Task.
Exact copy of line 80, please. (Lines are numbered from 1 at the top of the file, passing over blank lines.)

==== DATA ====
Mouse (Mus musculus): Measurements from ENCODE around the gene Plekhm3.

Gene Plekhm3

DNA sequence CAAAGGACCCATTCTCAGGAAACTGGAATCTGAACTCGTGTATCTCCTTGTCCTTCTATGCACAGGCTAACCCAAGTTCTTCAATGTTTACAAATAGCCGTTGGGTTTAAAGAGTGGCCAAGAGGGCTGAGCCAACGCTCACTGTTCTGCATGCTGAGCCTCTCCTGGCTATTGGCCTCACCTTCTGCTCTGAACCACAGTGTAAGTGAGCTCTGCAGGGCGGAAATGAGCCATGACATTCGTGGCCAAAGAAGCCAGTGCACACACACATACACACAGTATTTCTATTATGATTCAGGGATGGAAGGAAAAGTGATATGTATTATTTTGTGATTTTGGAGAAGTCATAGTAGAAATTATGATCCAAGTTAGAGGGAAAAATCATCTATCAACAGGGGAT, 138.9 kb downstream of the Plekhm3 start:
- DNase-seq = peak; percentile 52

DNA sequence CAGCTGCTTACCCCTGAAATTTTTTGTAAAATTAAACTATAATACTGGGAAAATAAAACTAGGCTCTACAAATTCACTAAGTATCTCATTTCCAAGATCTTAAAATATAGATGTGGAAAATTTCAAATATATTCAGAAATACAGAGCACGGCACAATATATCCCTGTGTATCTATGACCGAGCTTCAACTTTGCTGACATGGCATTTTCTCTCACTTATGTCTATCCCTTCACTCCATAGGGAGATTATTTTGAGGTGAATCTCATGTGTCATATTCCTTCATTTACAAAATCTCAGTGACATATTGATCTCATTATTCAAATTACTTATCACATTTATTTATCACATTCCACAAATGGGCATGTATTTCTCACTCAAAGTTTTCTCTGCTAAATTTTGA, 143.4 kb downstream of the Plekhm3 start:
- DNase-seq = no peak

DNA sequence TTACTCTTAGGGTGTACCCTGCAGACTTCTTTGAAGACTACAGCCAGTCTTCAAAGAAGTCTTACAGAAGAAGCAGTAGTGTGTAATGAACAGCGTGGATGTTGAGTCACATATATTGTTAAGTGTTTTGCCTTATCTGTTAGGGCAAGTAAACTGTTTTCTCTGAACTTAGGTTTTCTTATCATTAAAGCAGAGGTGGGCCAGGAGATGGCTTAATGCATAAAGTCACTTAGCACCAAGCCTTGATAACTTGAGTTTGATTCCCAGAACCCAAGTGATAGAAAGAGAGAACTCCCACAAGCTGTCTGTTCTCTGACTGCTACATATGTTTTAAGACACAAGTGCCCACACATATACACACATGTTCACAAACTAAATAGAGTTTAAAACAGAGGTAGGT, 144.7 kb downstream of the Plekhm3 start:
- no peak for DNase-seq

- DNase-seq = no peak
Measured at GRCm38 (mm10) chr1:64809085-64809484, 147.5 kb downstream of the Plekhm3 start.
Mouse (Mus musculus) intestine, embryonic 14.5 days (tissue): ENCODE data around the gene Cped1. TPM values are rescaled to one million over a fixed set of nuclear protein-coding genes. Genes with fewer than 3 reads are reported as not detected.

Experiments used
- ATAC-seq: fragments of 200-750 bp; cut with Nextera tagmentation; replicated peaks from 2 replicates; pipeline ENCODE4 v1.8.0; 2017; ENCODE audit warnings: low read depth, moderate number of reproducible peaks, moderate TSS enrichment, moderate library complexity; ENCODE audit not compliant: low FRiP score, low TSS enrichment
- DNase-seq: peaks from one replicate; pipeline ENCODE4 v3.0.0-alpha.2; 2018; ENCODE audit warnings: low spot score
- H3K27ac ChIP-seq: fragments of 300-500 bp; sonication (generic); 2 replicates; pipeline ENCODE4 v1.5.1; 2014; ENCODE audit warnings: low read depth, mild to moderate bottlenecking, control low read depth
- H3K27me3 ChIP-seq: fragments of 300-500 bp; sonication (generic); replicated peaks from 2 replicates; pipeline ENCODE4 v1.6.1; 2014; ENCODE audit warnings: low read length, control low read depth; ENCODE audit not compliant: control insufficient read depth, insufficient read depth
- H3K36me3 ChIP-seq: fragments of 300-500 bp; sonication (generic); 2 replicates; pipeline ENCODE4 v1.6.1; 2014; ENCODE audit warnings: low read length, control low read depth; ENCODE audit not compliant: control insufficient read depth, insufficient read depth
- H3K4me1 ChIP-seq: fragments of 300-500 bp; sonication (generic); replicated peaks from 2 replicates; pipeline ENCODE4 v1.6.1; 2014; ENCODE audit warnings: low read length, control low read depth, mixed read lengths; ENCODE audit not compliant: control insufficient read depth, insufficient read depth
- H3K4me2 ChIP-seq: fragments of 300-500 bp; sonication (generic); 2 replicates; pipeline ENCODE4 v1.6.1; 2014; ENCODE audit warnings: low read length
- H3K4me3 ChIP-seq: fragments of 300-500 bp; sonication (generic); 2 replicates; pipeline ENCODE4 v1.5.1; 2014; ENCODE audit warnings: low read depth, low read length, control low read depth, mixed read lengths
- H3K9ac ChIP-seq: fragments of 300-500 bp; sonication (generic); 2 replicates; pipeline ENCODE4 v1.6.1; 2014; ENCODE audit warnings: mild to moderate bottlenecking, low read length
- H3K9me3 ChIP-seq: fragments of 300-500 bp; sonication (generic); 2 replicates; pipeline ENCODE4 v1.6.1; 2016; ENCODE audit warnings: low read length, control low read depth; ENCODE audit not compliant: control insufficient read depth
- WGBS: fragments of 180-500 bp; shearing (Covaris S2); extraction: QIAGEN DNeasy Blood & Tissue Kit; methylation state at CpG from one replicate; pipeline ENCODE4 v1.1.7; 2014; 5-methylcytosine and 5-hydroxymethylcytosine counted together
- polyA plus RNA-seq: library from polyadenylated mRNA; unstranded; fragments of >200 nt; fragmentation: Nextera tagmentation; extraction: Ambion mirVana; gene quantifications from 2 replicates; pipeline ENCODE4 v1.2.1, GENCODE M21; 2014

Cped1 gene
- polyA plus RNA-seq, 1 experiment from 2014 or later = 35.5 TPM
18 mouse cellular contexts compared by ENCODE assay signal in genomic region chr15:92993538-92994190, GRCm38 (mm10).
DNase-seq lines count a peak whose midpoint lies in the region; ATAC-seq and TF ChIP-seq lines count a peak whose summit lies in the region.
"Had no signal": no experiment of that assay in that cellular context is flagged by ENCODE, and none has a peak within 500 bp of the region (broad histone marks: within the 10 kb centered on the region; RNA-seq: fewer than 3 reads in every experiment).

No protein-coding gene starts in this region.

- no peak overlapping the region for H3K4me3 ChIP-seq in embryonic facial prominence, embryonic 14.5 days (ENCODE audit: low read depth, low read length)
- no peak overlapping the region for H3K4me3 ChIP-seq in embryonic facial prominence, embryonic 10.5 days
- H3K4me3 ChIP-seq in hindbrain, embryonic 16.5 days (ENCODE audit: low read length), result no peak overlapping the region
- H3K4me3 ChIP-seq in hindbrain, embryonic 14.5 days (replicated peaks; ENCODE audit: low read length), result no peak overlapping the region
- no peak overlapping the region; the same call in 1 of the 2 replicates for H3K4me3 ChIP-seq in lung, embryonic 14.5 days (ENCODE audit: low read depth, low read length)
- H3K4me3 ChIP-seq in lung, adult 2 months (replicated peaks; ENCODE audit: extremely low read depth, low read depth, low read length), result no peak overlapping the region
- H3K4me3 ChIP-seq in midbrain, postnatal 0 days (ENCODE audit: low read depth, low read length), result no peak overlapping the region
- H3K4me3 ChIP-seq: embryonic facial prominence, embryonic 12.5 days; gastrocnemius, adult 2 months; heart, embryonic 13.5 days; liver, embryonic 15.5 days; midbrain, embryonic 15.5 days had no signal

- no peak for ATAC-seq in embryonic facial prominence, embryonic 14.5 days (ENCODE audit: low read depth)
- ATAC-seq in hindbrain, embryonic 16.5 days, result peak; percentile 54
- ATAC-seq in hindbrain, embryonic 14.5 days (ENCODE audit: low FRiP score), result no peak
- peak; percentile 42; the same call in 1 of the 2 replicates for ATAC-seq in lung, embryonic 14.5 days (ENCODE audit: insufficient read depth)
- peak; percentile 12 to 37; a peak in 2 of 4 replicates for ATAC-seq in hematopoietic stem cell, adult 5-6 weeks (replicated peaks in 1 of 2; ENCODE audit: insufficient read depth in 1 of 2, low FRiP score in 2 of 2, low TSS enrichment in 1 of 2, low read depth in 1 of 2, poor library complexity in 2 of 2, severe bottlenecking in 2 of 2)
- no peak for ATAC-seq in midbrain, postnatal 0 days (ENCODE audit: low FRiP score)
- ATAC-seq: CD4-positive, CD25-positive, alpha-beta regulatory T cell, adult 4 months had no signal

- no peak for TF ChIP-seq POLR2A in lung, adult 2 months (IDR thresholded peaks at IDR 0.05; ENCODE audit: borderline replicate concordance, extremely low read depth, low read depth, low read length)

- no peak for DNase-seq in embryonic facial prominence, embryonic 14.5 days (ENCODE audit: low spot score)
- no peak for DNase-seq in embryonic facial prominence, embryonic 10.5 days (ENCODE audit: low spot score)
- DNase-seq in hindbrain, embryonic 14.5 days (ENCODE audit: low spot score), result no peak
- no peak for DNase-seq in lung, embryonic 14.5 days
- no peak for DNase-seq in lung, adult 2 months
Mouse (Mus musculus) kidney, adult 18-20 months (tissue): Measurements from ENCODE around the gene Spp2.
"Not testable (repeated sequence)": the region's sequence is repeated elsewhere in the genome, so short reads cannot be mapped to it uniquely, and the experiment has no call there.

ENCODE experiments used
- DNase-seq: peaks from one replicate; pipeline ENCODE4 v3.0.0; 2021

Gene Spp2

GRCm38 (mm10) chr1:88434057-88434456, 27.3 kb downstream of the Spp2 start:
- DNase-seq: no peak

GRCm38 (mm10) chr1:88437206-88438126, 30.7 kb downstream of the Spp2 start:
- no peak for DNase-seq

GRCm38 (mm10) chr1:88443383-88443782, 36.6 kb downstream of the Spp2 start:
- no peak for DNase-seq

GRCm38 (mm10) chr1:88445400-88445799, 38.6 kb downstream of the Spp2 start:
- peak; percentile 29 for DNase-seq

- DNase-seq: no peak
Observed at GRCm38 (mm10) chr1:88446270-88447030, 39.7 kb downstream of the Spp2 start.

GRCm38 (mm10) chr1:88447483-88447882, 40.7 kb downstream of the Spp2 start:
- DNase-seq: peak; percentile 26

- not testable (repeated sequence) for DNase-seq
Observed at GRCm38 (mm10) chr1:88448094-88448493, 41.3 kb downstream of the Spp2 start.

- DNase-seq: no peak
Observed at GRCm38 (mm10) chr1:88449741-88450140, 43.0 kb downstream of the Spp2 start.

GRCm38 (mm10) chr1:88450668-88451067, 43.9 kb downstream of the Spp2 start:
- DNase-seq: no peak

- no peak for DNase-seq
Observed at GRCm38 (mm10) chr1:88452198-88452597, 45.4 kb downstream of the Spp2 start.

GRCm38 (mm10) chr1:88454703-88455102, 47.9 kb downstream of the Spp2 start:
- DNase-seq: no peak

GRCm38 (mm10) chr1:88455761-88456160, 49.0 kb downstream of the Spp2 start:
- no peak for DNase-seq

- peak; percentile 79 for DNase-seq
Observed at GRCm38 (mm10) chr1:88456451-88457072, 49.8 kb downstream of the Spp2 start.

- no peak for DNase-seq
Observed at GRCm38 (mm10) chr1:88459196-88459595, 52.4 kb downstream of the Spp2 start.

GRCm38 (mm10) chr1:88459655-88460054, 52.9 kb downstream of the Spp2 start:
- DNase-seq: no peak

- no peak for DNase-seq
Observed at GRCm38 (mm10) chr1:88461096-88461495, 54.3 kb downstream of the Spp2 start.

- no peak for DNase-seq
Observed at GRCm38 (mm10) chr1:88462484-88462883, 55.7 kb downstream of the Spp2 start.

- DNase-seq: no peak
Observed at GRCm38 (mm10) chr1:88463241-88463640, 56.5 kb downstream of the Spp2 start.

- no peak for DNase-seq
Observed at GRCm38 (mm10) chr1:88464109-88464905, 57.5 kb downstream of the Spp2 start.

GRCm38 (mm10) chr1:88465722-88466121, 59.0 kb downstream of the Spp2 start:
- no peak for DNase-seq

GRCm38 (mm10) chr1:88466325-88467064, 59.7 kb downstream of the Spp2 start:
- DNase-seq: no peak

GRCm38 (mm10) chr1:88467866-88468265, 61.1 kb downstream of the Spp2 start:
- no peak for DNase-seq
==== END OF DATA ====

- no peak for DNase-seq